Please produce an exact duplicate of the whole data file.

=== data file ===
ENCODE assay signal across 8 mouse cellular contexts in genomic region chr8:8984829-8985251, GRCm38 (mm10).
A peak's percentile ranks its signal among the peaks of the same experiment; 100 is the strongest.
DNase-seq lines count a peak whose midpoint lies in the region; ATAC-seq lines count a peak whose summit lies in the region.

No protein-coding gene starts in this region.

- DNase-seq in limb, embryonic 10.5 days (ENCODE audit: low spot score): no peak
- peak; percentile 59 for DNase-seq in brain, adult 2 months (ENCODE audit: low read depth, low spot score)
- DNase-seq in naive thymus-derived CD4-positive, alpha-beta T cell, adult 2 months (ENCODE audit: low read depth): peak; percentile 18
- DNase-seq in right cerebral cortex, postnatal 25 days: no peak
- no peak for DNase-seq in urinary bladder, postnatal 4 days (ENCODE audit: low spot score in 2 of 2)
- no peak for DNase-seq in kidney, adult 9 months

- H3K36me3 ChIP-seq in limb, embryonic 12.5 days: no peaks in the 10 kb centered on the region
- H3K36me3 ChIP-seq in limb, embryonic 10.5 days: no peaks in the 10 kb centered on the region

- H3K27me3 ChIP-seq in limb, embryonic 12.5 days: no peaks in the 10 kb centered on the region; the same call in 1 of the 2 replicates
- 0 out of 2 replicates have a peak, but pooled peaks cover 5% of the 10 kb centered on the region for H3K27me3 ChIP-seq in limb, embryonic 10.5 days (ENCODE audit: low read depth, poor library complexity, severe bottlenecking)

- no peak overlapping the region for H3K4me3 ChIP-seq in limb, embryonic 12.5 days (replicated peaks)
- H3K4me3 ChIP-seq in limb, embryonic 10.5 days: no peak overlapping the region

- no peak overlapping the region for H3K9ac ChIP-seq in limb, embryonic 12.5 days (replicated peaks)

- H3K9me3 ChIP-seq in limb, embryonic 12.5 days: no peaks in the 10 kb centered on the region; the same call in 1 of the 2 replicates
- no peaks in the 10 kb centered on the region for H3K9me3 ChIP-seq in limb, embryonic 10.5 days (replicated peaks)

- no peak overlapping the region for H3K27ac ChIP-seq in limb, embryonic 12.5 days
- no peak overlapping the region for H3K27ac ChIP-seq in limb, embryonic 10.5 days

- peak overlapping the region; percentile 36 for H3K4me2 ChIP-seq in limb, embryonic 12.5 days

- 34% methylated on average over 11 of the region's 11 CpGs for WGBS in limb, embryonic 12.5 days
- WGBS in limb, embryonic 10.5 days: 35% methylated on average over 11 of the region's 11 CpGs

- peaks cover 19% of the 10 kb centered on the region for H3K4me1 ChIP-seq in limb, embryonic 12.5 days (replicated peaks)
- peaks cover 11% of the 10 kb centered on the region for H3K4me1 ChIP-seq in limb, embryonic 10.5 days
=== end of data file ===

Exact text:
ENCODE assay signal across 8 mouse cellular contexts in genomic region chr8:8984829-8985251, GRCm38 (mm10).
A peak's percentile ranks its signal among the peaks of the same experiment; 100 is the strongest.
DNase-seq lines count a peak whose midpoint lies in the region; ATAC-seq lines count a peak whose summit lies in the region.

No protein-coding gene starts in this region.

- DNase-seq in limb, embryonic 10.5 days (ENCODE audit: low spot score): no peak
- peak; percentile 59 for DNase-seq in brain, adult 2 months (ENCODE audit: low read depth, low spot score)
- DNase-seq in naive thymus-derived CD4-positive, alpha-beta T cell, adult 2 months (ENCODE audit: low read depth): peak; percentile 18
- DNase-seq in right cerebral cortex, postnatal 25 days: no peak
- no peak for DNase-seq in urinary bladder, postnatal 4 days (ENCODE audit: low spot score in 2 of 2)
- no peak for DNase-seq in kidney, adult 9 months

- H3K36me3 ChIP-seq in limb, embryonic 12.5 days: no peaks in the 10 kb centered on the region
- H3K36me3 ChIP-seq in limb, embryonic 10.5 days: no peaks in the 10 kb centered on the region

- H3K27me3 ChIP-seq in limb, embryonic 12.5 days: no peaks in the 10 kb centered on the region; the same call in 1 of the 2 replicates
- 0 out of 2 replicates have a peak, but pooled peaks cover 5% of the 10 kb centered on the region for H3K27me3 ChIP-seq in limb, embryonic 10.5 days (ENCODE audit: low read depth, poor library complexity, severe bottlenecking)

- no peak overlapping the region for H3K4me3 ChIP-seq in limb, embryonic 12.5 days (replicated peaks)
- H3K4me3 ChIP-seq in limb, embryonic 10.5 days: no peak overlapping the region

- no peak overlapping the region for H3K9ac ChIP-seq in limb, embryonic 12.5 days (replicated peaks)

- H3K9me3 ChIP-seq in limb, embryonic 12.5 days: no peaks in the 10 kb centered on the region; the same call in 1 of the 2 replicates
- no peaks in the 10 kb centered on the region for H3K9me3 ChIP-seq in limb, embryonic 10.5 days (replicated peaks)

- no peak overlapping the region for H3K27ac ChIP-seq in limb, embryonic 12.5 days
- no peak overlapping the region for H3K27ac ChIP-seq in limb, embryonic 10.5 days

- peak overlapping the region; percentile 36 for H3K4me2 ChIP-seq in limb, embryonic 12.5 days

- 34% methylated on average over 11 of the region's 11 CpGs for WGBS in limb, embryonic 12.5 days
- WGBS in limb, embryonic 10.5 days: 35% methylated on average over 11 of the region's 11 CpGs

- peaks cover 19% of the 10 kb centered on the region for H3K4me1 ChIP-seq in limb, embryonic 12.5 days (replicated peaks)
- peaks cover 11% of the 10 kb centered on the region for H3K4me1 ChIP-seq in limb, embryonic 10.5 days